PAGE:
For all the time being stolen from us these days, I still find myself with plenty of time to wonder.
Once upon a time I obsessed myself with the semantics of my environment; Native vs. wild vs. invasive – words with simple definitions but complex meanings. I came to see the world before me as a poorly contrived concoction. The more I saw, the more I longed for what once had been – Nature left to its own devices for millennia. It seemed impossible to imagine. I could only wonder.
I drive and walk and fly and roll on paths and corridors unimaginable to generations before. Bridges and towers, standing tall in the heavy footprint of man, mark the waypoints of my physical and mental landscape. Now and then I remove myself to woods and waters, but even what we call “getting back to nature” surely would feel foreign in the context of native history. Trees and plants and fish and birds brought here as comforts of home for those far from it. Sadly, I could not tell you which plants and animals are native and which are not. Knowing might help me imagine, but it wouldn’t keep me from wondering.
I learned just the other day that many common earthworms are non-native to our forests. Invasive, nutrient-sucking aliens denuding entire wooded landscapes. I wonder, what came before the worms? What fish would we have angled for in the absence of our preferred bait? Others have asked similar questions. In his work The Once and Future Great Lakes Country, John L. Riley adds some context to the world we now see before us:
“What happens when you remove most (and in some cases all) of the dominant fauna – the passenger pigeon, turkey, Canada goose, trumpeter swan, spruce grouse, prairie chicken, bear, elk, moose, bison, lynx, cougar, raptors, snakes, whitefish, Atlantic salmon, lake trout, and ciscoes – from the greatest temperate freshwater landscape in the world over less than two centuries? And then simultaneously reduce to life-support levels the numbers of most other native vertebrates? What happens when you remove so many species in such numbers? The result is what we have around us today.”
Every answer unearths more questions.
I wonder deeply about the historical abundance described in Riley’s work. Walking into the woods, would I have been overwhelmed by life? What would my beloved rivers have looked like before they were dredged and channelized and diverted and dammed? What trees would’ve sheltered their water? What fish would’ve spawned in their currents? What predators would’ve wandered their banks? Fossil records and museums provide answers to these questions, but my curiosity is hardly satisfied. I long to witness this lost world and, perhaps foolishly I mourn for its loss.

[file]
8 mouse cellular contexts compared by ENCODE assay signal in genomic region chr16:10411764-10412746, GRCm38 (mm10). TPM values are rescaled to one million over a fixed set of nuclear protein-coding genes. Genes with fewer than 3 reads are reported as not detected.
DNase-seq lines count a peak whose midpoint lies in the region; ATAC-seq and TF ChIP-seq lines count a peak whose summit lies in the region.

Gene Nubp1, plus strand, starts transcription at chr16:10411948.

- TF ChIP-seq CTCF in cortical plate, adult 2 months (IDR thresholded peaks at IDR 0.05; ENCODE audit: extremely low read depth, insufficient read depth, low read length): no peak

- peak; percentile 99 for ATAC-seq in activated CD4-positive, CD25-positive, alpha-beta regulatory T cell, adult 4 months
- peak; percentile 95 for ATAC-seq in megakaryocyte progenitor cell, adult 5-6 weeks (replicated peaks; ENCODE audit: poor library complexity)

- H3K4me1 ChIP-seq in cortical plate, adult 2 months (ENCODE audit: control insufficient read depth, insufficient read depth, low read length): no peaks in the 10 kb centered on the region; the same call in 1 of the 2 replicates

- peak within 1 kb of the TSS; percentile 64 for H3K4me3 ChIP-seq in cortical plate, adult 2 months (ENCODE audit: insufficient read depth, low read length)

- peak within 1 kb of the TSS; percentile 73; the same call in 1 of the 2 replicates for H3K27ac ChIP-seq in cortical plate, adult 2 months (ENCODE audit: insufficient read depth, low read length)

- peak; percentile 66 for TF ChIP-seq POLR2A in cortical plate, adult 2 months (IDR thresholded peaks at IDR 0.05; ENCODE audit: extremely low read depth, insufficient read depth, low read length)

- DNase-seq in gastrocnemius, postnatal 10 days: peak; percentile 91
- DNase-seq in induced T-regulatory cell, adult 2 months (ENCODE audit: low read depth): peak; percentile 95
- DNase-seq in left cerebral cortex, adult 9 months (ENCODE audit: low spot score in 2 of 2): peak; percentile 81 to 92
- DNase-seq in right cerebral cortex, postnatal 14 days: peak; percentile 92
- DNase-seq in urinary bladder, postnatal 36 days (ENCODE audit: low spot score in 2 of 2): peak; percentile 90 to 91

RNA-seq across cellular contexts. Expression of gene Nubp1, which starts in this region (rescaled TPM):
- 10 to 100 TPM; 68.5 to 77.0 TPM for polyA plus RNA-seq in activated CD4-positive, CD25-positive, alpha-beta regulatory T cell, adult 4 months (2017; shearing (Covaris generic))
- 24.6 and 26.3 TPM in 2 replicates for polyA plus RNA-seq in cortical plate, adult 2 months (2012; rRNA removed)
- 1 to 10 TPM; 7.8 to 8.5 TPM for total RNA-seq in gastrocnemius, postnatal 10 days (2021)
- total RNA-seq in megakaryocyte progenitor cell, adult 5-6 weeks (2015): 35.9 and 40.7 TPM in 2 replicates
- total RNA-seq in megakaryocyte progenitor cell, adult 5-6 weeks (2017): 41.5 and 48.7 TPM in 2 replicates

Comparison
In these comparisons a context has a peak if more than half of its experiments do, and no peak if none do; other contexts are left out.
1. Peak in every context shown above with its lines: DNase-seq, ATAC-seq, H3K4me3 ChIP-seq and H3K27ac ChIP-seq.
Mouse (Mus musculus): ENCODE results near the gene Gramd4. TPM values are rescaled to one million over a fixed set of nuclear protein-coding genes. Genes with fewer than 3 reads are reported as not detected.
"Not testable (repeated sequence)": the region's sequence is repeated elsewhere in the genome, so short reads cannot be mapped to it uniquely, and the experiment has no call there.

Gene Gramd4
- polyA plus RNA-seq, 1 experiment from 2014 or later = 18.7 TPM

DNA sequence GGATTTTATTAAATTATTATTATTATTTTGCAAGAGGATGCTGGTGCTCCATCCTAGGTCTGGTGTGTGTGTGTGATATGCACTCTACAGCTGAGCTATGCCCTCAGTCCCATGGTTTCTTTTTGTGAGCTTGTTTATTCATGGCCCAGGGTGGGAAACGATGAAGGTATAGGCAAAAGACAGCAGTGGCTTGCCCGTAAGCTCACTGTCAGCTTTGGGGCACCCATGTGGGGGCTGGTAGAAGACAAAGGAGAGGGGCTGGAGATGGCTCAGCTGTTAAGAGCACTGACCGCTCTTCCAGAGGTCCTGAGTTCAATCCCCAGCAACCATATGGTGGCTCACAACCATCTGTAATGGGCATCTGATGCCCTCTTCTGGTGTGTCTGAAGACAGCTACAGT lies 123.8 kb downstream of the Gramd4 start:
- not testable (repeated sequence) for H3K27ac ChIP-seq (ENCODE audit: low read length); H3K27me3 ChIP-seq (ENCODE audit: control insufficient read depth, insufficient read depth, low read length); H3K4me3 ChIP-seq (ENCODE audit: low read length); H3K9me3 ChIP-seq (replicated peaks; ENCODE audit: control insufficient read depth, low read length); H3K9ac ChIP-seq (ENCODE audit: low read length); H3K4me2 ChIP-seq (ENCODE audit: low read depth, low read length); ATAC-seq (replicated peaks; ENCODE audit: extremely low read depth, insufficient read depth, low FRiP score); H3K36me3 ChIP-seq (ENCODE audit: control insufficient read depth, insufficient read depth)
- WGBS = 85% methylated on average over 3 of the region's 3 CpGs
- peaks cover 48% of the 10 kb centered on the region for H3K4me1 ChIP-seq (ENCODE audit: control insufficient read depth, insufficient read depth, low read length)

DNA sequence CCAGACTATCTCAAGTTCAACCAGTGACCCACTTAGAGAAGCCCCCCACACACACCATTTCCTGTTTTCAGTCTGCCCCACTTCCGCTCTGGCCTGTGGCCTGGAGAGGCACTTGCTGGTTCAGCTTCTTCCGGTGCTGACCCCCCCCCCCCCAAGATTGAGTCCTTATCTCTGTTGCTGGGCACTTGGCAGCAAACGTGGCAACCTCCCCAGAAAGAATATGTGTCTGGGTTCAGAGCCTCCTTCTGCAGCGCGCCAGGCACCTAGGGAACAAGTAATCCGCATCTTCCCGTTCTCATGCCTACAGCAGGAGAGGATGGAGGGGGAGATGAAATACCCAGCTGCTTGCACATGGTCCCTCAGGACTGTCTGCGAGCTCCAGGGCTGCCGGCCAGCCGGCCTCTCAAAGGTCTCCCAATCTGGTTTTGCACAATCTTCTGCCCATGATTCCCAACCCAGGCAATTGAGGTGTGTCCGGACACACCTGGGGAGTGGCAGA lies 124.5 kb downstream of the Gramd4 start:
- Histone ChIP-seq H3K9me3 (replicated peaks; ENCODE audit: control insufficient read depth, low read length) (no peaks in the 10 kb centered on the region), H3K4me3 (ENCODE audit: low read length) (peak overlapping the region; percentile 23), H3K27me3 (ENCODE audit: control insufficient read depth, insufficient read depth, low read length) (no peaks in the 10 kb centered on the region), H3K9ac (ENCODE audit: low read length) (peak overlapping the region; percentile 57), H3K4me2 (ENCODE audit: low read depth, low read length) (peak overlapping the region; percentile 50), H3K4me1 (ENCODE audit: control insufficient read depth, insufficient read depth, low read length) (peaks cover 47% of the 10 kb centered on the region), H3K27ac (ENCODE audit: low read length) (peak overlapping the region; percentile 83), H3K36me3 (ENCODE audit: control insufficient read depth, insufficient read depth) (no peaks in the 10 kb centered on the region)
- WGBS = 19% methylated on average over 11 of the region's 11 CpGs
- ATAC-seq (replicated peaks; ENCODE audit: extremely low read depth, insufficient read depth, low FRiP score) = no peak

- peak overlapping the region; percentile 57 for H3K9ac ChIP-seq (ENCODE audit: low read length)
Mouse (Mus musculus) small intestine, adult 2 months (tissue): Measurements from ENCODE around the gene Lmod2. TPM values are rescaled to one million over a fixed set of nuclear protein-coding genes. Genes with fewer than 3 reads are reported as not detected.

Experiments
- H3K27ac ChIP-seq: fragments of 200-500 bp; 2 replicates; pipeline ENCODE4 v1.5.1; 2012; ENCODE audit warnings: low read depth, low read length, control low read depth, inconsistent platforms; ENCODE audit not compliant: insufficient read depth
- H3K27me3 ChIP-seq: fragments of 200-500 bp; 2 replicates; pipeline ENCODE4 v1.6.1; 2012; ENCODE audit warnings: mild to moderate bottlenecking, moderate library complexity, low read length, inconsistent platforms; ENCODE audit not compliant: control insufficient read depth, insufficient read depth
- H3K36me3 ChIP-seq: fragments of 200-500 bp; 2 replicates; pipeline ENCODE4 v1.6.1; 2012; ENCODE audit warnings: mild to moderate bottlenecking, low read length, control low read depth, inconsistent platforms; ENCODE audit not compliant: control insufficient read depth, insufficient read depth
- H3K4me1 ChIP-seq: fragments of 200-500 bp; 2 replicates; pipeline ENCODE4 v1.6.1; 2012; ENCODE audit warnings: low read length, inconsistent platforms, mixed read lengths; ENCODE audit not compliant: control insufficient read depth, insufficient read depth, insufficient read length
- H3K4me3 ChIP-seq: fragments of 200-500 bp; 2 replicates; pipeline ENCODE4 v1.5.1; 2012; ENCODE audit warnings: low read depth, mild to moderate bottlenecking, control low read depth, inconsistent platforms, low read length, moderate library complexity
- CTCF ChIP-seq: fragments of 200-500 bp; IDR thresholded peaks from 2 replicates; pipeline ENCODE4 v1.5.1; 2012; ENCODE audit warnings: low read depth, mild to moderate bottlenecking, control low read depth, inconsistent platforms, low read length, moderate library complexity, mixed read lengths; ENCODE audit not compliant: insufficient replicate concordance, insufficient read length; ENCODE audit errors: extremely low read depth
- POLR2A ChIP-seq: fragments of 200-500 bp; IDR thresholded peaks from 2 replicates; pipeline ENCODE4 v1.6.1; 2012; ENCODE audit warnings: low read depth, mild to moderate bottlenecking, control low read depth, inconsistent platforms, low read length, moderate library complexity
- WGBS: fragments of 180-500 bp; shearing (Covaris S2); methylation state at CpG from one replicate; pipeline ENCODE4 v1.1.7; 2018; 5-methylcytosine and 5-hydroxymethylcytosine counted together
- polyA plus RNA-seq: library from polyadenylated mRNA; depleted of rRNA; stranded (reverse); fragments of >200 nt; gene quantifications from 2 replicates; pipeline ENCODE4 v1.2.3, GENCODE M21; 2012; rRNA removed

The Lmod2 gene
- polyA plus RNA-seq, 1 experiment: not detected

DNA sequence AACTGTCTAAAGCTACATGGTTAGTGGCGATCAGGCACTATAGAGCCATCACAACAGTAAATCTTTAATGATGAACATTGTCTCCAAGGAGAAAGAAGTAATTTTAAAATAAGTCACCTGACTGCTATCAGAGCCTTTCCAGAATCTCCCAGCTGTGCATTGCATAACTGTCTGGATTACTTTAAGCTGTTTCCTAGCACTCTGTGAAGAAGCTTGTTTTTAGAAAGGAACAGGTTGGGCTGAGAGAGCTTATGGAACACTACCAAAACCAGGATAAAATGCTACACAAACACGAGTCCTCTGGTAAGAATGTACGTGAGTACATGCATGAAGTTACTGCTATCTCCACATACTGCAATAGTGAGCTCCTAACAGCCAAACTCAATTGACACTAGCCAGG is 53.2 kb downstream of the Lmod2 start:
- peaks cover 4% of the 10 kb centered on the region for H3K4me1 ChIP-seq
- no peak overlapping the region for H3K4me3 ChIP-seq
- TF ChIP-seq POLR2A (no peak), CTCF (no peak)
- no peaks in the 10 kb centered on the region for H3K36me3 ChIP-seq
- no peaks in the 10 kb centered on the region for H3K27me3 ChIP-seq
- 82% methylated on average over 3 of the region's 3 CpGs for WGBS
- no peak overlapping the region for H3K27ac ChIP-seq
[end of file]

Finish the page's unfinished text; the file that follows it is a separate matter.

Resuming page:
I wonder if my college philosophy professor was right, that the earth doesn’t care about any of this, places no judgement on what should or could or would’ve been. That it will reclaim itself, for better or worse, in spite of our efforts. I am hardly consoled. I cannot stop the wondering.
In The Once and Future Great Lakes Country Riley assures us that, even in the advent of this reclamation a new chapter will be born:
“An unavoidable corollary of Natural Selection is that nature never repeats itself. Indeed, Nature cannot repeat itself. Some may find this unsettling but, given the near total change this place has witnessed, and will again, equally as many should find in it comfort, and a new respect and humility.”
I wonder about this. Is it possible, given the current state of the world, for one to truly know wild?
I wonder, if by calculated correction or irreverent indifference, we might know again.
This essay is part of a series by the authors of Floodplains on the topic of the biological and cultural implications of Great Lakes Steelhead.
Jim Lampros is a co-founder and contributing author for Floodplains. Instagram @jlampros2 Contact: firstname.lastname@example.org.